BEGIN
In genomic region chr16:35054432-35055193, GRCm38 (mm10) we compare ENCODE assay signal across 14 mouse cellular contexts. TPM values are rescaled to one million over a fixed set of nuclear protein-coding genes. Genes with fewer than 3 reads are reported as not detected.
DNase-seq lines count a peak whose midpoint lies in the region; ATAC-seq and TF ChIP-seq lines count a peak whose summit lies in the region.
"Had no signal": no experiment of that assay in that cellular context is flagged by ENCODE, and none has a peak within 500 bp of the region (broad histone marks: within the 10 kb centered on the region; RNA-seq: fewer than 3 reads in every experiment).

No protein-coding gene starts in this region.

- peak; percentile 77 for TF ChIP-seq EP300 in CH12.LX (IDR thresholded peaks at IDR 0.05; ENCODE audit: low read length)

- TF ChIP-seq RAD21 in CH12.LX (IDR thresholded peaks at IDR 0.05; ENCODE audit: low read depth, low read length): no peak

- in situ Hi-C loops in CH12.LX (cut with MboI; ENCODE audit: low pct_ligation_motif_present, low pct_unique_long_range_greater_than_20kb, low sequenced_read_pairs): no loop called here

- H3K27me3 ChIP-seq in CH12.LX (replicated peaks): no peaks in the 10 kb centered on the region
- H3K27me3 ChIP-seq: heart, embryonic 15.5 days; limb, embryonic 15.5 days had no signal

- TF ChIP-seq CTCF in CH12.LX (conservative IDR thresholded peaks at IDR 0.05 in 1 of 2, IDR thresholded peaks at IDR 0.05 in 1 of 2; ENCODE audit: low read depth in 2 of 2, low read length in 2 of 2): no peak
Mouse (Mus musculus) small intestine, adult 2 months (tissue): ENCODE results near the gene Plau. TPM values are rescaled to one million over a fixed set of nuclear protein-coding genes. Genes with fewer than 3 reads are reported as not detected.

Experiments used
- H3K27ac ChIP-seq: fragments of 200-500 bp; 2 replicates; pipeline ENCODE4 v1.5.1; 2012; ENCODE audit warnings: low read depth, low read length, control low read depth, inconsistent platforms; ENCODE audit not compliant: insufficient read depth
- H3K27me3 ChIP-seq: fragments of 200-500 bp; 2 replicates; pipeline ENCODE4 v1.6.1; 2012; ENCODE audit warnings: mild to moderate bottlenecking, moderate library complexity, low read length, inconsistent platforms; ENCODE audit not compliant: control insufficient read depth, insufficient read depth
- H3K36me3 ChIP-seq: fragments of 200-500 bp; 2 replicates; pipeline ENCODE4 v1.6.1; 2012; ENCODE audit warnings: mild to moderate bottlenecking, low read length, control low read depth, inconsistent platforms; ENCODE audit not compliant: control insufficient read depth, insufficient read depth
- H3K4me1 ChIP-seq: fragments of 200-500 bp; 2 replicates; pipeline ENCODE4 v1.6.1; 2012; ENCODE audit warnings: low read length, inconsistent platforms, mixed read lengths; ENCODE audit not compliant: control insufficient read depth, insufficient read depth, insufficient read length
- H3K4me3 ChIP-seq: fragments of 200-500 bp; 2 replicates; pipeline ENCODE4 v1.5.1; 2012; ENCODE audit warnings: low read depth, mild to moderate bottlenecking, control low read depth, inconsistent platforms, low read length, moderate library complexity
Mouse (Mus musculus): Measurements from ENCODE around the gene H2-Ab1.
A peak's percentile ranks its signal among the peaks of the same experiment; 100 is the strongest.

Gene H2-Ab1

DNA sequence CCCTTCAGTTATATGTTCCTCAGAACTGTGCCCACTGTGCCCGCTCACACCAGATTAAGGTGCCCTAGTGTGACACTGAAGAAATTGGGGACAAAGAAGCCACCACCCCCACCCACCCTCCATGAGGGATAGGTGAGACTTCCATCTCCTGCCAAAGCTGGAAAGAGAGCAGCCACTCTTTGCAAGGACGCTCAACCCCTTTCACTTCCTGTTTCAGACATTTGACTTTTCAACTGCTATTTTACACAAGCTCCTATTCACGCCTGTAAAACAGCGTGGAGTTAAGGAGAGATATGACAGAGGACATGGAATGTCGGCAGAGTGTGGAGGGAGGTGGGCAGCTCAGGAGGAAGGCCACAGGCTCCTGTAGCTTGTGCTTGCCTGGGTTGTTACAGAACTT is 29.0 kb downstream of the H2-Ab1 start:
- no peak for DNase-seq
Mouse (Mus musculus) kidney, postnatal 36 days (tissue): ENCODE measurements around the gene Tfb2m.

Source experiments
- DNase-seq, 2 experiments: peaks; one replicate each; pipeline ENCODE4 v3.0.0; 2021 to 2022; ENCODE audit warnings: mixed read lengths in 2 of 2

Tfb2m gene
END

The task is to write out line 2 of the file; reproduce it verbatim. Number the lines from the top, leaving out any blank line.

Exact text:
DNase-seq lines count a peak whose midpoint lies in the region; ATAC-seq and TF ChIP-seq lines count a peak whose summit lies in the region.